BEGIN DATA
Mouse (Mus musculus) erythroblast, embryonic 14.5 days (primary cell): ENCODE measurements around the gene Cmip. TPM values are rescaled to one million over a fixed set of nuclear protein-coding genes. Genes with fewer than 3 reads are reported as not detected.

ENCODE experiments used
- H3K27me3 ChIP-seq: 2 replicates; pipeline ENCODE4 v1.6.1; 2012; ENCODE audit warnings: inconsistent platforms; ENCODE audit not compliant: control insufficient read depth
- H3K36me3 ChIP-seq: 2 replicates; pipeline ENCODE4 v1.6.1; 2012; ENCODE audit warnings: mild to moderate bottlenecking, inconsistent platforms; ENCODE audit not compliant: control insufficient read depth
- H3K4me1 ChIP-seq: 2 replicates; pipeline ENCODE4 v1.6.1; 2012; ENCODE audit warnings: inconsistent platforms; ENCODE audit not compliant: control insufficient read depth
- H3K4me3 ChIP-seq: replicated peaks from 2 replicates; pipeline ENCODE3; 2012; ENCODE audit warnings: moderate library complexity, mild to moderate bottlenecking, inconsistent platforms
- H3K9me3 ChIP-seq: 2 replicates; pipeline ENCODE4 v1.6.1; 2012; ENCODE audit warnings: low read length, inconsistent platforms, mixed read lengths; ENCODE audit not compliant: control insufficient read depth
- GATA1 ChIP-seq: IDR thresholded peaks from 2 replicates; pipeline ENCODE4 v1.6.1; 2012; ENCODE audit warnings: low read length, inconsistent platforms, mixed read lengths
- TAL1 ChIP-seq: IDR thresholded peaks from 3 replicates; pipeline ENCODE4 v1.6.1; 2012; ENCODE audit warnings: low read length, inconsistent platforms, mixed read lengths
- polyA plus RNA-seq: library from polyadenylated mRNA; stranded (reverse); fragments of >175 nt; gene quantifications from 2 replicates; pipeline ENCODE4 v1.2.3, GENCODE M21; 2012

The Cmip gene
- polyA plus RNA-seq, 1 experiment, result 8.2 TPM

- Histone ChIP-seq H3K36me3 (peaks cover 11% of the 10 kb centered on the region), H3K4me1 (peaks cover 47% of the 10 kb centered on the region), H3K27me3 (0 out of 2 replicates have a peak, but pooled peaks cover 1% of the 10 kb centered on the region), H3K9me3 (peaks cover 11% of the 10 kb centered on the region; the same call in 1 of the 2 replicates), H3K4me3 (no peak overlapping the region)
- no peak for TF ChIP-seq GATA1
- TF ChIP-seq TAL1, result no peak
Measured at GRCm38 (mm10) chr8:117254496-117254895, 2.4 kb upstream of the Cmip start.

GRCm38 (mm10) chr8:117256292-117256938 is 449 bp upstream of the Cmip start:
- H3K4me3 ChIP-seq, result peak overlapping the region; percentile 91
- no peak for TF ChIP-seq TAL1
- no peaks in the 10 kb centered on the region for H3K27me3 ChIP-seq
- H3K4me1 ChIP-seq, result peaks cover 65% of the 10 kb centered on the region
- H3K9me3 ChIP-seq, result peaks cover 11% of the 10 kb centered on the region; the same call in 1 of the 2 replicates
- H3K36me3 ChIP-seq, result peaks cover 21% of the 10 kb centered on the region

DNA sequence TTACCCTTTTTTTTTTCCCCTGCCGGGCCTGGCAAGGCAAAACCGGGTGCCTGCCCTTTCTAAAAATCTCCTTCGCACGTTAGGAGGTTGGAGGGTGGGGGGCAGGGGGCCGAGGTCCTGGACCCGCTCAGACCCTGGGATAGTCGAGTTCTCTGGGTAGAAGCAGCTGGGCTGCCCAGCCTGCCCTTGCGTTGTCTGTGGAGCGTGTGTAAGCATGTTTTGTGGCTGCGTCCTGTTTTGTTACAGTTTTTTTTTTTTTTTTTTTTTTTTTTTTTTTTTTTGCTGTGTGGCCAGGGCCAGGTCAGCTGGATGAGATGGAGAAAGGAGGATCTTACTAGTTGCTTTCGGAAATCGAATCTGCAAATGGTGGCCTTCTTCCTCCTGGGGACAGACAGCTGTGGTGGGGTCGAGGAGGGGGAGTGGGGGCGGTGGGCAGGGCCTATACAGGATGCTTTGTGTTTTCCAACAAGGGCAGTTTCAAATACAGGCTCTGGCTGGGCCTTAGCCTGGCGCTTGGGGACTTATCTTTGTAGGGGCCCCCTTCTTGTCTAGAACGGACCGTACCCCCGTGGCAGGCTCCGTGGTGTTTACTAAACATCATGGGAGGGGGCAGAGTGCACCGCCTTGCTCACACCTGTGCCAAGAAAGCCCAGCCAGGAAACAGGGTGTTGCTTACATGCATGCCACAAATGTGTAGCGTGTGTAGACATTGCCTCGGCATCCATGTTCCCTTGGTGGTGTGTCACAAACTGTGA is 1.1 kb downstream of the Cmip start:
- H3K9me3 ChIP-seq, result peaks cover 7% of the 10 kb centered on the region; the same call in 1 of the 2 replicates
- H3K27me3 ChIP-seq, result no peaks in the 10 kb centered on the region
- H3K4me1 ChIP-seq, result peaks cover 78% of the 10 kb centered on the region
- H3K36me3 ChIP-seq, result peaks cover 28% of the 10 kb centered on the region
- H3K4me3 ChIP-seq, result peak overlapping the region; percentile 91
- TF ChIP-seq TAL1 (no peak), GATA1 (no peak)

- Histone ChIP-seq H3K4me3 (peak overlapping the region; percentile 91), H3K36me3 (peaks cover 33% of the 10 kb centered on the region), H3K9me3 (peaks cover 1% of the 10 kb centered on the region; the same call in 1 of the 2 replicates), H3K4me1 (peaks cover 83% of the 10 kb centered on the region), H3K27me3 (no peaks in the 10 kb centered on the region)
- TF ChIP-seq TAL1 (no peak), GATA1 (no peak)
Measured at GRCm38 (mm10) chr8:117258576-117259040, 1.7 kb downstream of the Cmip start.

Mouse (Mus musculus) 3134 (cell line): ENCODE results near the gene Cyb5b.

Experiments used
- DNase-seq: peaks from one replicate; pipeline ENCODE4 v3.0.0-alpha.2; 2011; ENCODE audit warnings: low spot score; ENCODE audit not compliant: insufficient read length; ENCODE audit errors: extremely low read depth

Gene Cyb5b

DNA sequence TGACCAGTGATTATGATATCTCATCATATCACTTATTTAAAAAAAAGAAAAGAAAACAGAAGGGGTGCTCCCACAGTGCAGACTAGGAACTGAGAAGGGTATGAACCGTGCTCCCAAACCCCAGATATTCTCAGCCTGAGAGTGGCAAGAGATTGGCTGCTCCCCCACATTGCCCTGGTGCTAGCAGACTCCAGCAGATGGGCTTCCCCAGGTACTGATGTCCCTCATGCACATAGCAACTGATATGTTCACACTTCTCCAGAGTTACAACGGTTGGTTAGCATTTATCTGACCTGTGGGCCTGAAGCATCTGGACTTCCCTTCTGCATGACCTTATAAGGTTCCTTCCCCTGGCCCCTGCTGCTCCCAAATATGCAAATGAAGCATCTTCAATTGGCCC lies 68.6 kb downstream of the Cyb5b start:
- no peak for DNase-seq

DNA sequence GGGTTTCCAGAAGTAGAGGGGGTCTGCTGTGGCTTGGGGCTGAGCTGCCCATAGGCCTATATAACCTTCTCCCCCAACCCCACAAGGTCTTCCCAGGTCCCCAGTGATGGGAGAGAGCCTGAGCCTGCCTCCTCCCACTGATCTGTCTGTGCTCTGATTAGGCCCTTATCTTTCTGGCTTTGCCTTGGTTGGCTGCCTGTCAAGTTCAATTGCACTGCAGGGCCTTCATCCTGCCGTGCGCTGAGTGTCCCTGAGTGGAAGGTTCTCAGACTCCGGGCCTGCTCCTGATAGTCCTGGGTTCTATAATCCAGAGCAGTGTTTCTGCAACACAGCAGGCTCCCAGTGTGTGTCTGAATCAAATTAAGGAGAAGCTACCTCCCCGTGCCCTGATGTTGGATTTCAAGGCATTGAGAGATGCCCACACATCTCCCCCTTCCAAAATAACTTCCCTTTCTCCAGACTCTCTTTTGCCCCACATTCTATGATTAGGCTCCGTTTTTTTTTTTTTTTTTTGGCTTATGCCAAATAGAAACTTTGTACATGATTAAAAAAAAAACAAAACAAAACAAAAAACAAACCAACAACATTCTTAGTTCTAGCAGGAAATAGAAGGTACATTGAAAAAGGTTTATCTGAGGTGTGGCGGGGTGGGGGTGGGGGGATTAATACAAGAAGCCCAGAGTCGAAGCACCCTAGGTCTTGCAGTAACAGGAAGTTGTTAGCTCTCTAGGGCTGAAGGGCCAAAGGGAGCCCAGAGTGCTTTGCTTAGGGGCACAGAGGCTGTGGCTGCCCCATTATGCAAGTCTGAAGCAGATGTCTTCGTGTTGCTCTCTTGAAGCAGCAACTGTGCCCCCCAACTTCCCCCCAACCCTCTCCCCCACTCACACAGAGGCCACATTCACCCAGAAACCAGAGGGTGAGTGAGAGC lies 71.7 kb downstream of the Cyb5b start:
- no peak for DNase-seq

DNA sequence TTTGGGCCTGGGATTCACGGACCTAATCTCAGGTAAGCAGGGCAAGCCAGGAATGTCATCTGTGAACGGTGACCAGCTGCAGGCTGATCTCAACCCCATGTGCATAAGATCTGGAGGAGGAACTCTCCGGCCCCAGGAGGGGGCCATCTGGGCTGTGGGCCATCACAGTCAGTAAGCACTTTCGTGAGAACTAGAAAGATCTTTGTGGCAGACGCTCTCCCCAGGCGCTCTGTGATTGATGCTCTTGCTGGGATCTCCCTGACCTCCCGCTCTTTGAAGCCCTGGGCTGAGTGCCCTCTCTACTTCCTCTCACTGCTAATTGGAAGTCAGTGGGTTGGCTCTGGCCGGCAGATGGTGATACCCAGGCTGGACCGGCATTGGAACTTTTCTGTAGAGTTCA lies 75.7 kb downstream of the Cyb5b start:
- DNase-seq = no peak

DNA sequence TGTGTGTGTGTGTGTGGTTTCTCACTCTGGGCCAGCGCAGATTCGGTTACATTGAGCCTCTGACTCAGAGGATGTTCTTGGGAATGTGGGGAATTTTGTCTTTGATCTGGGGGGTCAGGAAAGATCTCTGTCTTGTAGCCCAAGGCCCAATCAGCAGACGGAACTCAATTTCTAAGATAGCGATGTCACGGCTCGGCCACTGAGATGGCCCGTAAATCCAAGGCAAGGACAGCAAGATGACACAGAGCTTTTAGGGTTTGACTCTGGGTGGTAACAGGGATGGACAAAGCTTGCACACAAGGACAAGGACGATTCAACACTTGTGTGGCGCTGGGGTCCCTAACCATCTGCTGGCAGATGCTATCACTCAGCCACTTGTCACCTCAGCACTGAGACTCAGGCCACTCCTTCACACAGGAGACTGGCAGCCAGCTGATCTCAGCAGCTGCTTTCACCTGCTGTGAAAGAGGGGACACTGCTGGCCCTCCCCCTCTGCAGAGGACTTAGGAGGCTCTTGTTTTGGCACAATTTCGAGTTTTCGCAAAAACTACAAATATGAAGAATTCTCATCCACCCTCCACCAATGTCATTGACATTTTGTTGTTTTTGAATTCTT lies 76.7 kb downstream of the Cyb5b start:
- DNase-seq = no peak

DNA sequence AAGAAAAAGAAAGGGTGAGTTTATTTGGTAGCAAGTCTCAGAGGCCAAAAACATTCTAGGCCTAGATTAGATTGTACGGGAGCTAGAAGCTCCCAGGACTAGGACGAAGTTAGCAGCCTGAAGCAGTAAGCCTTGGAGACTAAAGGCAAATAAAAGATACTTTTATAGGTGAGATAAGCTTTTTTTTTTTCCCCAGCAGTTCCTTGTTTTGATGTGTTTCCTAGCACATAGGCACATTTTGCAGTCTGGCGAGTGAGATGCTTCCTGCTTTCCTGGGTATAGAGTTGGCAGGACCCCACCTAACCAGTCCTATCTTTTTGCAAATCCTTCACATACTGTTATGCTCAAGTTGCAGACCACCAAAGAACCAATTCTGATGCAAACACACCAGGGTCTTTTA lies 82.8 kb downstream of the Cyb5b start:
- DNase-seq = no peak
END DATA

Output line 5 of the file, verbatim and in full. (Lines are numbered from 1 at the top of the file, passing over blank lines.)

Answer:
- H3K4me1 ChIP-seq: 2 replicates; pipeline ENCODE4 v1.6.1; 2012; ENCODE audit warnings: inconsistent platforms; ENCODE audit not compliant: control insufficient read depth